When and Reasons Why to File for Bankruptcy
Declaring bankruptcy is a pretty extreme measure, but used in the right way at the right time, it can save you money, preserve your peace of mind, and get you back on your feet financially.
However, declaring bankruptcy can also be expensive and time-consuming, and have a huge impact on your credit store. This, in turn, can have far-ranging effects on other aspects of your life, such as buying a new car or home, or even applying for jobs. Also, waiting to declare bankruptcy until you are completely broke can actually work against you.
Because declaring bankruptcy has significant and long-ranging effects, consider all possible alternatives first. If any of the following situations apply to you, bankruptcy might not be the right choice just yet.
1. Can you find the money to pay bills another way?
Taking on a second or third job isn’t a fun way to spend your evenings and weekends. But even if it’s just for a short period of time, the extra income could put a real dent in your debt.
2. Have you been following a budget?
Many people don’t follow a budget, and thus don’t really know where their money goes, other than to bills. Without good budgeting, such as using a budget program like Mint.com or a cash-only envelope budgeting method, it’s hard to see where or how you can make changes that will free up your money.
For most of us, the largest chunks of our income go to housing and transportation costs. For example, if you are a renter, downsizing your home and moving to a smaller place or looking for a roommate could have a big impact on your rent cost, and you might save on utilities as well. Or if your car is a gas guzzler, selling and buying a small, fuel efficient car could save a lot that could otherwise be spent on paying off debt.
3. Is your situation temporary?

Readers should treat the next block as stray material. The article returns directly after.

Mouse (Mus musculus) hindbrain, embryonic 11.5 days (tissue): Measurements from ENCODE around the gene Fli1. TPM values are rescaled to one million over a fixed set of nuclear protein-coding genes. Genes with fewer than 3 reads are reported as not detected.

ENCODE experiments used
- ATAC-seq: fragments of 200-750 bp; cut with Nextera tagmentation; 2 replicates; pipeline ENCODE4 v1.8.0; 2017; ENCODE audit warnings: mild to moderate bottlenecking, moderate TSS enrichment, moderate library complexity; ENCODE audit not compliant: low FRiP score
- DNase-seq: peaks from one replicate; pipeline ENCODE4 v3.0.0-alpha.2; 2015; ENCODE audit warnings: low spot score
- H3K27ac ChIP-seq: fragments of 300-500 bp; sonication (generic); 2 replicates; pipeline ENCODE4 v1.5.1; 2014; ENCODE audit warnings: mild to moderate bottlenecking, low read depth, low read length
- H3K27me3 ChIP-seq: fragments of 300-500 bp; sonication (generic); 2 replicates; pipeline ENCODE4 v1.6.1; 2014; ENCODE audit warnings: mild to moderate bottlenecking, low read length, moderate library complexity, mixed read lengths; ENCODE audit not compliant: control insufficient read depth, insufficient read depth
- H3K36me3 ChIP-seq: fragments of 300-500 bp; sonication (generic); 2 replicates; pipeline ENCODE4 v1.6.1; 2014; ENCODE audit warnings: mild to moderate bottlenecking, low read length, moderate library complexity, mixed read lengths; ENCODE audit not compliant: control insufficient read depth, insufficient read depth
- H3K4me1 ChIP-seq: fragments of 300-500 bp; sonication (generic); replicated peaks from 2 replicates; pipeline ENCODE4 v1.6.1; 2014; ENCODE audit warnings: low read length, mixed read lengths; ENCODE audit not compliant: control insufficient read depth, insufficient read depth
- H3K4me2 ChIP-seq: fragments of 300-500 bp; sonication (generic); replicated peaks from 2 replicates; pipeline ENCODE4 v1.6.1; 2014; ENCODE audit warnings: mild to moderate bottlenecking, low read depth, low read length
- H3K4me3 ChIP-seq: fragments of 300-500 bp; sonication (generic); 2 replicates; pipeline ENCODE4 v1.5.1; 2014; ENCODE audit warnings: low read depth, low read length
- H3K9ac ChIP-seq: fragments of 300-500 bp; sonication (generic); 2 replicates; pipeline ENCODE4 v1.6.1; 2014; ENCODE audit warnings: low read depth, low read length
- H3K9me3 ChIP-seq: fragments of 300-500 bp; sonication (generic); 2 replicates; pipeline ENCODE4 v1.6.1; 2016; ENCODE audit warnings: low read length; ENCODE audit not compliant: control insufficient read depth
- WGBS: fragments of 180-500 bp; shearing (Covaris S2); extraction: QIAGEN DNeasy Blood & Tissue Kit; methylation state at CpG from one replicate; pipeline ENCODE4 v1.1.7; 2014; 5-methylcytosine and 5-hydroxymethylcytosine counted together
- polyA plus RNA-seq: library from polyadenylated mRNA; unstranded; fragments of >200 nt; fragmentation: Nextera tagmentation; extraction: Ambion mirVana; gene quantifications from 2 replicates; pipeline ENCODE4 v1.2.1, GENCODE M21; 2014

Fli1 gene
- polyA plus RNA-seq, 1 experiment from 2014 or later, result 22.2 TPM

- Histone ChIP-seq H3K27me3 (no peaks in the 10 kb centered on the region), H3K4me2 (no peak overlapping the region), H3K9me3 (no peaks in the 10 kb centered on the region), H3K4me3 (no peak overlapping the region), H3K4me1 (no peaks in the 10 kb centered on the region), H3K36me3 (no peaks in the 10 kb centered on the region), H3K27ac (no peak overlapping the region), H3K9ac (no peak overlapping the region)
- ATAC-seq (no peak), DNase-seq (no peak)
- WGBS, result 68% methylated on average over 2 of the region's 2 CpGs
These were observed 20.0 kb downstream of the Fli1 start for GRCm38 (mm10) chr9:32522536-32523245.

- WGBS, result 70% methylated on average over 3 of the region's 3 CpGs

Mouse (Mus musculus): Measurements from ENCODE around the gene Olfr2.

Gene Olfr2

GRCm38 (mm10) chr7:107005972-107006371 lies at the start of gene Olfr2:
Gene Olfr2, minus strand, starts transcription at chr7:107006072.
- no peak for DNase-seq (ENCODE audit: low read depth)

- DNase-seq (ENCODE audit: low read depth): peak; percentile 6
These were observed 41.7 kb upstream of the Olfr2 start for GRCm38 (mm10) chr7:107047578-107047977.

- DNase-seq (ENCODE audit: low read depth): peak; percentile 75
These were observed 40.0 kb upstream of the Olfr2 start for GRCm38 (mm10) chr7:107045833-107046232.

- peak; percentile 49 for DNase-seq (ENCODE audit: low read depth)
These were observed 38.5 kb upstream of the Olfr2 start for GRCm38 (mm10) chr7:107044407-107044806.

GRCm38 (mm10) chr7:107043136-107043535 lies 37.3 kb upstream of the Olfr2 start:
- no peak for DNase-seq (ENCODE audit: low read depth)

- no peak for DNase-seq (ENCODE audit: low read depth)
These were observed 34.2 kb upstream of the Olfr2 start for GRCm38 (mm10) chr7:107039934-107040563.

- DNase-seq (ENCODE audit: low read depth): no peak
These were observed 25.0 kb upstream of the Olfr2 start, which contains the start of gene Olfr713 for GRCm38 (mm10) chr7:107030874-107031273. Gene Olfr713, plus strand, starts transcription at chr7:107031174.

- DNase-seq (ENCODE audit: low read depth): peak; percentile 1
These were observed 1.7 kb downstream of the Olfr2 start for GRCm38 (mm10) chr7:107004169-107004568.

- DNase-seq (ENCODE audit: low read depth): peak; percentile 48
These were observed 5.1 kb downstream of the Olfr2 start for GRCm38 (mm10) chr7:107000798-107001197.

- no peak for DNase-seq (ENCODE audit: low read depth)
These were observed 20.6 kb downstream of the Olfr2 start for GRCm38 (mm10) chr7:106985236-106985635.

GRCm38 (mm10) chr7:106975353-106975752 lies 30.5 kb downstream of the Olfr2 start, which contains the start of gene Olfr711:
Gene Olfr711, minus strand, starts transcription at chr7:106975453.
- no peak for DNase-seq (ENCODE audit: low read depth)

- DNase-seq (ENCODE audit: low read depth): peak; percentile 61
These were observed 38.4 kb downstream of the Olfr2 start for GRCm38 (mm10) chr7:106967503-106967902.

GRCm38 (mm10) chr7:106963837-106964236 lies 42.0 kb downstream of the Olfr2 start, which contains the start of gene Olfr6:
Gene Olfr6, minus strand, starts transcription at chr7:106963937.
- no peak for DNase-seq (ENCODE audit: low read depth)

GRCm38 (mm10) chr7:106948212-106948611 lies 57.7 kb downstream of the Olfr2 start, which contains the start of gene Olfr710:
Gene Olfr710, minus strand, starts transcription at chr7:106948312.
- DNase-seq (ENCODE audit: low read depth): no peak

Realistically consider whether or not your financial problems are temporary. For instance, if you have lost your job, will you qualify for unemployment benefits? How good are your prospects for getting another job?
When you file for bankruptcy, the court will look not only at your current income, but also your income over at least the past six months. If you’re currently having a financial problem, but have historically paid your bills on time, consider waiting a few months to see if or by how much you can improve your situation.
4. Can you negotiate directly with your lenders?
Many lenders will lower interest rates or adjust your payment plan if you tell them you’re considering bankruptcy. This is especially true of credit card companies, which stand to lose the most.
In some cases, you may qualify for a low fixed interest rate, but will need to close the card. If you have student loans, which can’t be wiped out in bankruptcy, you may qualify for hardship programs which will lower monthly payments by changing your repayment schedule, or tie payments to your income level. Alternatively, you may qualify for deferment or forbearance on your student loans, which temporarily suspends payments.